Curbside recycling coming to Basehor in 2011
A cart-based trash pickup system, including curbside recycling service, is coming to Basehor in 2011, but all residents’ monthly waste collection fees will jump by about $4.
The Basehor City Council voted, 4-1, at its meeting this past week to approve a new solid waste collection contract with Deffenbaugh Industries that includes carted trash service and curbside recycling. Council member Iris Dysart opposed the contract.
City finance director Corey Swisher said the city expects the service to begin the first week of February. Single-family residences in the city will receive two plastic carts to set out at the curb: a 95-gallon cart for trash and a 65-gallon cart for recycling.
The recycling system will be “single-stream,” meaning residents do not need to sort between different types of recyclables. Residents can recycle paper, plastic and aluminum items.
Mayor Terry Hill said at the council meeting that, though it’s difficult to gauge the precise opinions of residents, he’d heard a great deal of positive feedback about the possibility of curbside recycling from groups with which he’d met.
“There were a lot of happy faces when we talked about recycling,” Hill said. “It’s really on the minds of people.”
In a 2008 survey of Basehor residents performed by Kansas City Kansas Community College students, about two-thirds of respondents said they would be willing to pay a fee of about $3 per month for curbside recycling.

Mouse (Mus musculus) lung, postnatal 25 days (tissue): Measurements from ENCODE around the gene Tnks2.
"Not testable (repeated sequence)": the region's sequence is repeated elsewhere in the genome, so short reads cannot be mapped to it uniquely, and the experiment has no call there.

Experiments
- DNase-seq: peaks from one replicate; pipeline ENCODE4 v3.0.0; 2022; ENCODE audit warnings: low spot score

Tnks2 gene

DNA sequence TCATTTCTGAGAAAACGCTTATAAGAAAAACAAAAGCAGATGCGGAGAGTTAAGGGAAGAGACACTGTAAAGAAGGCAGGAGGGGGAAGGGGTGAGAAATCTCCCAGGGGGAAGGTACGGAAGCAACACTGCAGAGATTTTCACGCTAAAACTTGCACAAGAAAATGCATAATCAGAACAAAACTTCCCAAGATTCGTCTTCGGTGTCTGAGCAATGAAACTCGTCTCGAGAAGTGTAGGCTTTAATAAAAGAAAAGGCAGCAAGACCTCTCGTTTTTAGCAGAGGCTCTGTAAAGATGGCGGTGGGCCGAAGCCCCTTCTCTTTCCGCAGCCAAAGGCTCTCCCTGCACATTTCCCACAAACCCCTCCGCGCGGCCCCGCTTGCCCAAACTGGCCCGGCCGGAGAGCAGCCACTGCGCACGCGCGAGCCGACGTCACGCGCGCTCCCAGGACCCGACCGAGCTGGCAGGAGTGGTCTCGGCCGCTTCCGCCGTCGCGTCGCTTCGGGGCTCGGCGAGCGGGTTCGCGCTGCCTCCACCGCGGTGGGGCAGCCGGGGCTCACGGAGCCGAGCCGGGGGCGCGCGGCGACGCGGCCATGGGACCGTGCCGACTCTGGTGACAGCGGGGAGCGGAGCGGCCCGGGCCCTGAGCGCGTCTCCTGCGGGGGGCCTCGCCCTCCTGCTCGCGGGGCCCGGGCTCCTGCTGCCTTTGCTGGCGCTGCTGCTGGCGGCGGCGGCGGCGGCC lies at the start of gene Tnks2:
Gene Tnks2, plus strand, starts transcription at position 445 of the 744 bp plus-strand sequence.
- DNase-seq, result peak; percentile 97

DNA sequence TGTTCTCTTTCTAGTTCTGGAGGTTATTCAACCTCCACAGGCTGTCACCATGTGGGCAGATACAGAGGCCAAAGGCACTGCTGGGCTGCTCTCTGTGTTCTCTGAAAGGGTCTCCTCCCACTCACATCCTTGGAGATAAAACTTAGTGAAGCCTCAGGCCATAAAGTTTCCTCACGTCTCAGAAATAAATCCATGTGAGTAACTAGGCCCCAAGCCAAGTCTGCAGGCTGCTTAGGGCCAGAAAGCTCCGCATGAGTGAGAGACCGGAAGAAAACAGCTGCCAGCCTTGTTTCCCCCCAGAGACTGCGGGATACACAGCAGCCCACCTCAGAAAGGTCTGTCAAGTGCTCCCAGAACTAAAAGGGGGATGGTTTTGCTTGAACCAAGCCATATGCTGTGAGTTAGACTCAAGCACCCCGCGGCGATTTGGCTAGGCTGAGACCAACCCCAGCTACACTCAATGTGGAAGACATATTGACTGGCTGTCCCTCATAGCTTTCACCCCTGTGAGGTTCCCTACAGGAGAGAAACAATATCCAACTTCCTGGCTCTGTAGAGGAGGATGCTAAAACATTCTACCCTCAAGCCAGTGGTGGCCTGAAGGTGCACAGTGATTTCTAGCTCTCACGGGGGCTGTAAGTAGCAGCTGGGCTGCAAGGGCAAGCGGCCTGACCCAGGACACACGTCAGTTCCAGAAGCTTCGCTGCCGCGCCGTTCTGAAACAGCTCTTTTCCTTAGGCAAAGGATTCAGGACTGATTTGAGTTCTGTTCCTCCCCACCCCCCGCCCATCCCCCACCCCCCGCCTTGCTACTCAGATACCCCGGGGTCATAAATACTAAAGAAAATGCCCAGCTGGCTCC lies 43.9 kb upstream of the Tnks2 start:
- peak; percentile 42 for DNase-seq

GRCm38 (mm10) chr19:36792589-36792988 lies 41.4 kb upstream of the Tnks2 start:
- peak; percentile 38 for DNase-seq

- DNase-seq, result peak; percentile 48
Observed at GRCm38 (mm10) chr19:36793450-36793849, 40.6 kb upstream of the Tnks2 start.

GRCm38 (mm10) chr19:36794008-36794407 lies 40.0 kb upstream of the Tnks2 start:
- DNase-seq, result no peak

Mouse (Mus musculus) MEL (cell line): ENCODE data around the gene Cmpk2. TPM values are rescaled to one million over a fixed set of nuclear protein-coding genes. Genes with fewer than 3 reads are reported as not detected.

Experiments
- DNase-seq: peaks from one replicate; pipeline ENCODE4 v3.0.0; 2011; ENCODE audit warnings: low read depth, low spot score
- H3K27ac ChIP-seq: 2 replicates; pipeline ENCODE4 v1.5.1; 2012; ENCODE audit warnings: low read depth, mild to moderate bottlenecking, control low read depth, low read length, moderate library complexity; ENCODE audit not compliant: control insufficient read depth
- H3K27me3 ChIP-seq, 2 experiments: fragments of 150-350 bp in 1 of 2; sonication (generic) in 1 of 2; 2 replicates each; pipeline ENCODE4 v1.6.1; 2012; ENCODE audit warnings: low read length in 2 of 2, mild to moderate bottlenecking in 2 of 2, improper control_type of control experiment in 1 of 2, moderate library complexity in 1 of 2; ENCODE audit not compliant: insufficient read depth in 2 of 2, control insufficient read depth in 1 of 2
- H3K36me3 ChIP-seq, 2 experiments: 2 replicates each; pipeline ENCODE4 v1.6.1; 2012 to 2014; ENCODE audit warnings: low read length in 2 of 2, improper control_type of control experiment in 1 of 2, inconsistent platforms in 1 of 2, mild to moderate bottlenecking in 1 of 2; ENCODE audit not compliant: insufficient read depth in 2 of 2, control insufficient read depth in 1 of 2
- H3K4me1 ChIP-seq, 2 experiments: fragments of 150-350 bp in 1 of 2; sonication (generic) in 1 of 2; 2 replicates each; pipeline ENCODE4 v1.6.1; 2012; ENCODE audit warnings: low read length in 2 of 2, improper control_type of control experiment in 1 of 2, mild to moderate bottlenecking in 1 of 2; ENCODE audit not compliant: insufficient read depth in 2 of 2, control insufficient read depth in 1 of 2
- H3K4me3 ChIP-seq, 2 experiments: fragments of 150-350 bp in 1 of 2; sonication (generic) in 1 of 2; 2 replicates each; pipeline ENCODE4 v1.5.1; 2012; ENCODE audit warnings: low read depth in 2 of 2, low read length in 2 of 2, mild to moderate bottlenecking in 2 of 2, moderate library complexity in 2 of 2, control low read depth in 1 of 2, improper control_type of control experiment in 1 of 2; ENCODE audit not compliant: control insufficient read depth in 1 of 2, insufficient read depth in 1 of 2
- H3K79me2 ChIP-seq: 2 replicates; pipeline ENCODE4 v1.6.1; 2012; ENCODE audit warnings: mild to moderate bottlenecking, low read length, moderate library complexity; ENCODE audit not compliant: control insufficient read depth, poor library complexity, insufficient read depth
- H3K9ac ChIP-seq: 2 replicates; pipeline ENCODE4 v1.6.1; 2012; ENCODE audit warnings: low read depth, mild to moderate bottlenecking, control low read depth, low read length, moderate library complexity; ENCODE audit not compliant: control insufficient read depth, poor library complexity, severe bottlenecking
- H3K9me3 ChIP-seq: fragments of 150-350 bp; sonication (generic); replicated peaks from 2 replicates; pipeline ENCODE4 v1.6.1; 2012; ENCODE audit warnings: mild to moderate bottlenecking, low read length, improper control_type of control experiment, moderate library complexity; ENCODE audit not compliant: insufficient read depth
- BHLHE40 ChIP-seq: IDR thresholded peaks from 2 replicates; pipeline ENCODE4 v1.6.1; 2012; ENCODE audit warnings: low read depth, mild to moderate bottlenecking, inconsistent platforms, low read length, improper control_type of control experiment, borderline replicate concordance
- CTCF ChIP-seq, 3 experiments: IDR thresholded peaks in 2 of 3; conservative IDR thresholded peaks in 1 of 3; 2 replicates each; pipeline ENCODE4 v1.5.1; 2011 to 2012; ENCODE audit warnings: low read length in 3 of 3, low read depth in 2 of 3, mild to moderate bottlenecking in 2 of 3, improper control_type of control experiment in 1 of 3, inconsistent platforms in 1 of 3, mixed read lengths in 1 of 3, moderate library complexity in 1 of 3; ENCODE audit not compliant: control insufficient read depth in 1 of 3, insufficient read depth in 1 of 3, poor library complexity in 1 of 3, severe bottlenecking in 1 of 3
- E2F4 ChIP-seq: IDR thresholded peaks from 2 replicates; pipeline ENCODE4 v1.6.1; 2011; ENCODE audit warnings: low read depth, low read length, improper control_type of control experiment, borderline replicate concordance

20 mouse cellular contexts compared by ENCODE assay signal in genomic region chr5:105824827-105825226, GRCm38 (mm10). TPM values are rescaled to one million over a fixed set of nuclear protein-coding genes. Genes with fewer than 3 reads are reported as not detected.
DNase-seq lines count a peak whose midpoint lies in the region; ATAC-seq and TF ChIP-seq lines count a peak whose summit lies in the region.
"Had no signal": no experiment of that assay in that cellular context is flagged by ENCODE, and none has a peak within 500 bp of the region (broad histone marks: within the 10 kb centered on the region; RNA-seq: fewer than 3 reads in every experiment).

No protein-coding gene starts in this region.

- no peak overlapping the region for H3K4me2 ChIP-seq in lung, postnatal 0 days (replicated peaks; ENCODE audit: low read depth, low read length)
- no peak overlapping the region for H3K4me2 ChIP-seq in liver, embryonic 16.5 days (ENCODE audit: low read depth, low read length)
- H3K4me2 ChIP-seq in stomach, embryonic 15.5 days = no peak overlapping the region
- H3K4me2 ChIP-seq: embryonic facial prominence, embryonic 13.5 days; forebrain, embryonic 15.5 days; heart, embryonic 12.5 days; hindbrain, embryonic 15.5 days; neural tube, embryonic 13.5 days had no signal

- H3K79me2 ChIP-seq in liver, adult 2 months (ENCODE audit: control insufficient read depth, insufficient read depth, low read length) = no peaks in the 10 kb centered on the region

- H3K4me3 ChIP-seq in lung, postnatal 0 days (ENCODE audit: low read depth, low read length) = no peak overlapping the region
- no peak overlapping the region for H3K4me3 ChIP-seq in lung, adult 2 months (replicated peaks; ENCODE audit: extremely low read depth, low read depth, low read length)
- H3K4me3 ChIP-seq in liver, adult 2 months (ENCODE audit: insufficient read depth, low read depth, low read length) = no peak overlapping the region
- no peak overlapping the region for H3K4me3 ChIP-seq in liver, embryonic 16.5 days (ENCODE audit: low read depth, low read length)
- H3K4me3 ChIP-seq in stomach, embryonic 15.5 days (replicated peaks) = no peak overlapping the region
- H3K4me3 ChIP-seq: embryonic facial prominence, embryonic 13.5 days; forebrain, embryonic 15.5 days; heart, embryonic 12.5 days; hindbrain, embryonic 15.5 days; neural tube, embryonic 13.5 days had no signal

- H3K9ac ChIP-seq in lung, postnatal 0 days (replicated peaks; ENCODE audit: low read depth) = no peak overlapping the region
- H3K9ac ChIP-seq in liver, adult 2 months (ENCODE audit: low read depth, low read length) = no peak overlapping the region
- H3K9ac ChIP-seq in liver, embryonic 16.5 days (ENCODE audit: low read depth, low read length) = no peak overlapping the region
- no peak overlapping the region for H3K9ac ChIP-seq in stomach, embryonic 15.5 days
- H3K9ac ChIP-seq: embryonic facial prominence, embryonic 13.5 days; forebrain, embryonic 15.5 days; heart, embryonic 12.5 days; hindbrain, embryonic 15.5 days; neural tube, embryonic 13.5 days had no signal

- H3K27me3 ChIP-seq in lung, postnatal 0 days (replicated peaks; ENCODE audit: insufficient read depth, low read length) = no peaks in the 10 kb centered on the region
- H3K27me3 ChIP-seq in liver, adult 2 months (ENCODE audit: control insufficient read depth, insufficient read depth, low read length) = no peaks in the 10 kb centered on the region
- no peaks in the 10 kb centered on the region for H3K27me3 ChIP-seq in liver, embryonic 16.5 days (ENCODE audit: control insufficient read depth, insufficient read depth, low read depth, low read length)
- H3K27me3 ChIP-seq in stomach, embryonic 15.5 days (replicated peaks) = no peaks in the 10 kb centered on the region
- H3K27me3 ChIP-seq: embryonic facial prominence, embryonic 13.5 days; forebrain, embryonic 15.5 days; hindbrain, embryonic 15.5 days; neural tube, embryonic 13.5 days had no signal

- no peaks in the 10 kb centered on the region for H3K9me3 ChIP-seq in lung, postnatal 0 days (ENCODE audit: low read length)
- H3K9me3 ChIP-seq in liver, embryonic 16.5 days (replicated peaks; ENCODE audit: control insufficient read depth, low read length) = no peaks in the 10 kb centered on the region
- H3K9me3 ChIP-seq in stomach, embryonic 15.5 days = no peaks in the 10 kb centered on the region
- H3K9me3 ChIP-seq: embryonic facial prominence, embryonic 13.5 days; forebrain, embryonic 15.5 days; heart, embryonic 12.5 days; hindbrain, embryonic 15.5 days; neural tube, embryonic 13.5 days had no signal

The cost to residents will be about $2 more per month than it would have been for trash service from Deffenbaugh without recycling. Residents will pay about $14 per month, including a city administrative fee.
Council member Bill Moyer said the issue of recycling was important to his family and he strongly supported the addition of the curbside service.
“I think it’s irresponsible of us to have this ability to go with recycling and not provide this service to our residents,” Moyer said.
Dysart said she opposed the contract because she’d heard negative feedback about curbside recycling and she was concerned that some residents may not have the storage space or the physical strength to handle the large plastic carts.
“There are lots of women my age and size that could not wrestle that thing to the curb and wouldn’t have any need for it,” Dysart said.
City Administrator Mark Loughry said residents could ask for the smaller 65-gallon-sized cart for trash if they didn’t want to use the larger size.
For more information on the requirements of the cart system and the recycling service, click here for a release from the city providing more details.